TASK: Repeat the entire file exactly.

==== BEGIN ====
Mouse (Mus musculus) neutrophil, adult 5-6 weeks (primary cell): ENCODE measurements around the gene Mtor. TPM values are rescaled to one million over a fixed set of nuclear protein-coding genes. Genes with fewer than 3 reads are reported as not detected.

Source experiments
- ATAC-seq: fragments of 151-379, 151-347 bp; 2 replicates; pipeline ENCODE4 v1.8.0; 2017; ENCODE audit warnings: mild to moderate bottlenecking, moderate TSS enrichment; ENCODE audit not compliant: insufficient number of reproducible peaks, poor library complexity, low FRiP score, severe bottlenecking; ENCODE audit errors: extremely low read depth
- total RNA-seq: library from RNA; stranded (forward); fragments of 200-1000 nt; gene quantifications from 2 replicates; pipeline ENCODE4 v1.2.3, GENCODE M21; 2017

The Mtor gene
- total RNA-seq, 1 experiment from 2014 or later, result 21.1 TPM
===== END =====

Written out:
Mouse (Mus musculus) neutrophil, adult 5-6 weeks (primary cell): ENCODE measurements around the gene Mtor. TPM values are rescaled to one million over a fixed set of nuclear protein-coding genes. Genes with fewer than 3 reads are reported as not detected.

Source experiments
- ATAC-seq: fragments of 151-379, 151-347 bp; 2 replicates; pipeline ENCODE4 v1.8.0; 2017; ENCODE audit warnings: mild to moderate bottlenecking, moderate TSS enrichment; ENCODE audit not compliant: insufficient number of reproducible peaks, poor library complexity, low FRiP score, severe bottlenecking; ENCODE audit errors: extremely low read depth
- total RNA-seq: library from RNA; stranded (forward); fragments of 200-1000 nt; gene quantifications from 2 replicates; pipeline ENCODE4 v1.2.3, GENCODE M21; 2017

The Mtor gene
- total RNA-seq, 1 experiment from 2014 or later, result 21.1 TPM